Minority Leader Mitch McConnell (R-KY) announced in a press release statement today that the Senate “will vote on the budget President Obama submitted to Congress in February.”
“I understand that the Majority Leader would like to have a vote on the House-passed Ryan budget and we will,” McConnell said. “But we’ll have a vote on the President’s budget at the same time. Since there is no Democrat budget in the Senate, we’ll give our colleagues an opportunity to stand with the President in failing to address the problems facing our nation while calling for trillions in new spending, massive new debt and higher taxes on American energy, families and small businesses across the country.”
Majority Leader Harry Reid (D-NV) said today “he is not ‘drawing any lines in the sand’ about what must be included in a deal to raise the debt ceiling except to say it must ‘prove that we’re willing to do something’ about the ever-growing debt,” CNN reports.
Most Republicans and many Democrats on Capitol Hill have vowed not to raise the borrowing limit unless it is tied to strict reforms to rein in spending and shrink the deficit.
Reid said he supports a "deficit cap" similar to one the White House recently proposed. It would trigger spending cuts "if by 2014, budget projections do not show that the debt-to-GDP ratio has stabilized and is declining in the second half of the decade," according to a White House summary.
Those spending cuts would not apply to entitlement programs like Medicare and Medicaid, something many Republicans might oppose.
Majority Leader Harry Reid (D-NV) “said Wednesday that the Senate will turn quickly to legislation to repeal billions of dollars in government subsidies enjoyed by big oil companies every year,” the AP reports.
Majority Leader Harry Reid, D-Nev., said the Senate will consider as early as next week Obama’s proposal to repeal the tax breaks. Obama wants to use that $4 billion a year to invest in alternative energy in an effort to reduce the country’s dependence on foreign oil.
"There’s no necessity for these subsidies," Reid told reporters. "The companies have broken all records for profits."
It’s not at all clear “that Senate Democrats would be able to overcome a certain GOP filibuster of legislation to repeal the tax breaks, which include a deduction for drilling costs and oil and gas depletion allowances that give producers a tax deduction comparable to the break given manufacturers for depreciation of the value of an investment in plants and equipment.”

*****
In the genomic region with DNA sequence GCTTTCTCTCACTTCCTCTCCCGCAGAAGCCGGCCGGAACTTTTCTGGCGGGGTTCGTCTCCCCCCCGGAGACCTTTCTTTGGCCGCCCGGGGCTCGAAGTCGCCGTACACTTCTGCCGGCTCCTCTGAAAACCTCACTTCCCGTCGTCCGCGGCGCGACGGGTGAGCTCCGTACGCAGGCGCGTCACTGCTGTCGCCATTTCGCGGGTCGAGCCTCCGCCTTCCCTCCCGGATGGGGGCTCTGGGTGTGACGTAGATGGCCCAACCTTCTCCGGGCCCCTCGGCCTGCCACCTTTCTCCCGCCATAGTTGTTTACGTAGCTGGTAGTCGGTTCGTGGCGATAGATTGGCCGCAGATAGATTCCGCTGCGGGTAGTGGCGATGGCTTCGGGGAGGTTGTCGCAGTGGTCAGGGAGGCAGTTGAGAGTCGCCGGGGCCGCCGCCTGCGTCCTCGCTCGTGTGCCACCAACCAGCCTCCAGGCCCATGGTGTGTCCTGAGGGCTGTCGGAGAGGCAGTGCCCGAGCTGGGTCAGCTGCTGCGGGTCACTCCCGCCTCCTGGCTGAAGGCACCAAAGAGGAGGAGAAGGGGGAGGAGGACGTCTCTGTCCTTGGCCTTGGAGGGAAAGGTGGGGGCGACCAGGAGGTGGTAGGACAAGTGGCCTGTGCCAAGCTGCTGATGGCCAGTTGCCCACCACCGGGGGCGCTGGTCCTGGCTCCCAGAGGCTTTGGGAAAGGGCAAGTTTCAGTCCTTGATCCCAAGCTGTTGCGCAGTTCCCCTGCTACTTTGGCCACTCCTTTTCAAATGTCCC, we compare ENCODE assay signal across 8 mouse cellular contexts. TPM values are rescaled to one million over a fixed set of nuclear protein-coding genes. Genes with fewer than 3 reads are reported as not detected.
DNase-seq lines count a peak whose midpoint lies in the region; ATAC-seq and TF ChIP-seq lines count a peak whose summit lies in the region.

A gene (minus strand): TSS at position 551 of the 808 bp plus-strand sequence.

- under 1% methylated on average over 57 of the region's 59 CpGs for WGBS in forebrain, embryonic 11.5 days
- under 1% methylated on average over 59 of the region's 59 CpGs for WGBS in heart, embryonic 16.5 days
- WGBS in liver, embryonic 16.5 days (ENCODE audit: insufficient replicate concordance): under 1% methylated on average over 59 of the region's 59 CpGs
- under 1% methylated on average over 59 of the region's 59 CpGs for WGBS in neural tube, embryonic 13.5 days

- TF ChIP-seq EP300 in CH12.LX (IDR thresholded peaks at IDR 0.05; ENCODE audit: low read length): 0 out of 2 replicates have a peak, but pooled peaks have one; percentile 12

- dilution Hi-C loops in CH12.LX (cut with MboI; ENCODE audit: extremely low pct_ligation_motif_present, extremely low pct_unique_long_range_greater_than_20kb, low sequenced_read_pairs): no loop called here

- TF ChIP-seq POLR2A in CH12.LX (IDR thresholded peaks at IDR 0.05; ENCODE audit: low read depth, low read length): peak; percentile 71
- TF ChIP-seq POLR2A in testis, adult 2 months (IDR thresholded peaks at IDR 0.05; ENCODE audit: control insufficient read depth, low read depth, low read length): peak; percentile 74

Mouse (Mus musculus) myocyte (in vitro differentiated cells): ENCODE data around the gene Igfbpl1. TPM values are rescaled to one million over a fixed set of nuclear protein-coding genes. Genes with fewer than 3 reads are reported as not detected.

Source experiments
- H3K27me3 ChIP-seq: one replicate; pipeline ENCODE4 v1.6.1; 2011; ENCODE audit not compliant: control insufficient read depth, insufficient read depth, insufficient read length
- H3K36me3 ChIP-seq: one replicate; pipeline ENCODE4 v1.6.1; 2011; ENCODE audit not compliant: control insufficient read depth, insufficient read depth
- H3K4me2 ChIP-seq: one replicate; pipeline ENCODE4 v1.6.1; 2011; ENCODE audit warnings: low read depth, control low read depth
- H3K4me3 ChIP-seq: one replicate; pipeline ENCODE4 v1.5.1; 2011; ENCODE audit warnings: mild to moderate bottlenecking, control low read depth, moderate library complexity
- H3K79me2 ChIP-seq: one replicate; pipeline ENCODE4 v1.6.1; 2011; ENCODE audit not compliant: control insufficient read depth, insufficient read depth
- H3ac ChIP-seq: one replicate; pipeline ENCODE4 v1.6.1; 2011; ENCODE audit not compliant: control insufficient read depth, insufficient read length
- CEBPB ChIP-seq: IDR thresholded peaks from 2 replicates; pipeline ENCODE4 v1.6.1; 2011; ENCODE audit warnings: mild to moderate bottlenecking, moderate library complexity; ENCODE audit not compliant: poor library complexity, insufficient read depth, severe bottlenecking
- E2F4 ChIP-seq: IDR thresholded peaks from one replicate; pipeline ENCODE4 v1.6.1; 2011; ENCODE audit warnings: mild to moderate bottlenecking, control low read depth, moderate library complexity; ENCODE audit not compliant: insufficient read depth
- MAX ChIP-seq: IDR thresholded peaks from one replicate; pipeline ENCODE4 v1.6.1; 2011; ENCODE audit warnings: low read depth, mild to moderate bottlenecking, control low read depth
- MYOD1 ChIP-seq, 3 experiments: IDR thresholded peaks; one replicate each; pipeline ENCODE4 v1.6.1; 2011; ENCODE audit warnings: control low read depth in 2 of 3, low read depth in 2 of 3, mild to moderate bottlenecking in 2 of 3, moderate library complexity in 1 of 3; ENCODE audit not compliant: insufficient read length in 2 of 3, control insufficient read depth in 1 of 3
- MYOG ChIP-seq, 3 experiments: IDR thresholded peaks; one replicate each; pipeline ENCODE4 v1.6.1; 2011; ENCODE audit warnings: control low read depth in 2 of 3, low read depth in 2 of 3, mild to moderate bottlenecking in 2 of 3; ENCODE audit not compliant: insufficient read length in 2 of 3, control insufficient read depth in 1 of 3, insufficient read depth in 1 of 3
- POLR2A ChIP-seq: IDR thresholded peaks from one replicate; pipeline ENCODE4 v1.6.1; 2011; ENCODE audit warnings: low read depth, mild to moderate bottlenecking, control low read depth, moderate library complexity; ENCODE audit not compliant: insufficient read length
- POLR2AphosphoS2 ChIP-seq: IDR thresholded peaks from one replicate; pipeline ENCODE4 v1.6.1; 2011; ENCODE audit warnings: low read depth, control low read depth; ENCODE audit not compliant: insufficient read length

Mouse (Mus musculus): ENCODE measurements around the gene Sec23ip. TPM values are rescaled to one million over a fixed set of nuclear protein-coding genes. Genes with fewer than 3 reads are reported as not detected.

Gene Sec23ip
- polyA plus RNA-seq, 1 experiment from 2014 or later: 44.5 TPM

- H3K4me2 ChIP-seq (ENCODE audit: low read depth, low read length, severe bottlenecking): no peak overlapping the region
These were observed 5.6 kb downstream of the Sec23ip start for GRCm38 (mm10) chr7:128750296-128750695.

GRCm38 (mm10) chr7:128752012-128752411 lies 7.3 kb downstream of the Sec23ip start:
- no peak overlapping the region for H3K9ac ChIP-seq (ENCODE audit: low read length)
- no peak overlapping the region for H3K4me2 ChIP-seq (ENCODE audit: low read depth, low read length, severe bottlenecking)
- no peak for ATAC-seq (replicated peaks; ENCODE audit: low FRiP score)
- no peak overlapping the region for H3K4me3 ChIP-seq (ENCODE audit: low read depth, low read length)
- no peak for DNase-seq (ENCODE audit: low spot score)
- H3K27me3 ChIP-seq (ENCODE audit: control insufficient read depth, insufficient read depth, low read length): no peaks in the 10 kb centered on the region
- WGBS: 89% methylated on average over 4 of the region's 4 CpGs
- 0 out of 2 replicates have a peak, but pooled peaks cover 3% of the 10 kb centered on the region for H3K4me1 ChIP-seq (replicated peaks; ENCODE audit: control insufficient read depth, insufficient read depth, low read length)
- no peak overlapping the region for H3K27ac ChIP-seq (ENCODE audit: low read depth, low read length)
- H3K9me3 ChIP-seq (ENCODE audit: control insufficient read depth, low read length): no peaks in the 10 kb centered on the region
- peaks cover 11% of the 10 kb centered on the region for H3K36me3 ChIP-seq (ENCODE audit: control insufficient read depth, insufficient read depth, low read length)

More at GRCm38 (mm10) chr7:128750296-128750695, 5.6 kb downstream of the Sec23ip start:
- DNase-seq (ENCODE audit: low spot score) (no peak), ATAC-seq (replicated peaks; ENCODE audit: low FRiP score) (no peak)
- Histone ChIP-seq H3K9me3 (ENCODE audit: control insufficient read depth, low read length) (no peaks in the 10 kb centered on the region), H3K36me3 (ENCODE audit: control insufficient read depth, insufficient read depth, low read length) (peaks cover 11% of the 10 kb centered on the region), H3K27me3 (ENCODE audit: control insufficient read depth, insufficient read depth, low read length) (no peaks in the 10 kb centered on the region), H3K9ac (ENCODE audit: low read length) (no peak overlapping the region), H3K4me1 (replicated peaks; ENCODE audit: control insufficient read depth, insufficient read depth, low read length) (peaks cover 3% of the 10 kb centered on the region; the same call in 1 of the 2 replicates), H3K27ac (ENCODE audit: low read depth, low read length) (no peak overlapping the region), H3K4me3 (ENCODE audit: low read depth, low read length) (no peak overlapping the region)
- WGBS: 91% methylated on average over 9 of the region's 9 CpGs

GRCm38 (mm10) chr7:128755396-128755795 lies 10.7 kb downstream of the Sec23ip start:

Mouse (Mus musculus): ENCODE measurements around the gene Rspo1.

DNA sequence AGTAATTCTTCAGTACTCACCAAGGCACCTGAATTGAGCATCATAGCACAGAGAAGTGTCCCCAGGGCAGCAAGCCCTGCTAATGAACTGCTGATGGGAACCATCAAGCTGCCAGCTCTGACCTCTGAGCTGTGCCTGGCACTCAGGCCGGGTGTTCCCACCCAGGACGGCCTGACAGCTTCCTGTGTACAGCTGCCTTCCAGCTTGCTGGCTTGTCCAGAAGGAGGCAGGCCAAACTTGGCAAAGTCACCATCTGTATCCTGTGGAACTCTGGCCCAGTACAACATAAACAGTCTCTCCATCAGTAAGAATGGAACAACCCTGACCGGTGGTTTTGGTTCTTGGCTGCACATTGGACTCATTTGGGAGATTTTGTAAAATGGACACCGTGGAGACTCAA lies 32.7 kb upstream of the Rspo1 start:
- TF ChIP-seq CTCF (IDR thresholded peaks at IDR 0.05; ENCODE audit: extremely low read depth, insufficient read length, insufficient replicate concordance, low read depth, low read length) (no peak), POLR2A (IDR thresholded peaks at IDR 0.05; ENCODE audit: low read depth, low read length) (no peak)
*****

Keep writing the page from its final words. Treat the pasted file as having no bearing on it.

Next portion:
Majority Leader Harry Reid (D-NV) “confirmed on a conference call with reporters Wednesday that he’ll force Senate Republicans to vote on the controversial House GOP budget,” Talking Points Memo reports.
"We’re going to have an opportunity in the Senate to vote for the [Paul] Ryan budget," Reid told reporters, to "see if Republicans in the Senate like the Ryan budget as much as their colleagues [in the House] did."
According to The Hill, Reid spokesman “Jon Summers confirmed that the majority leader will hold a vote on it, but said that the timing has not yet been decided.”
Don Stewart, a spokesman for Senate Minority Leader Mitch McConnell (R-Ky.), pressured Reid to vote on a Democratic proposal.
"A better question is: when will he vote on the Democrat budget?" he said, "When [is he] going to vote on the president’s budget?"
A high-powered “US Senate delegation to China helped build ‘mutual trust’ in talks on human rights, economic disputes, clean energy, and Iran’s suspect nuclear drive, its leader said Tuesday,” according to the AFP.
Democratic Senate Majority Leader Harry Reid, who headed the 10-member group, said the week-long visit’s "primary focus" had been to secure "a level playing field" for US businesses in China.
"The world needs its two largest economies to work together. We have to communicate and build mutual trust," Reid said in a statement issued after the group returned home. "Our meetings in China helped improve that relationship."
At the same time, Reid said, "our experience there was an unmistakable reminder of just how hard we have to work to make American more competitive with the rest of the world."
The lawmakers met with parliamentary chief Wu Bangguo and Vice President Xi Jinping, who is widely expected to succeed President Hu Jintao as China’s top leader by 2013, as well as outgoing US Ambassador Jon Huntsman and US business executives in China.
The senators urged Beijing to be "more aggressive" in letting the yuan gain value against the dollar, amid charges in the US Congress that the Asian giant keeps its currency, and thus its exports, artificially cheap, hurting US exports and stifling job growth.
But "Chinese officials confirmed that China would continue the managed appreciation of its currency," said the statement.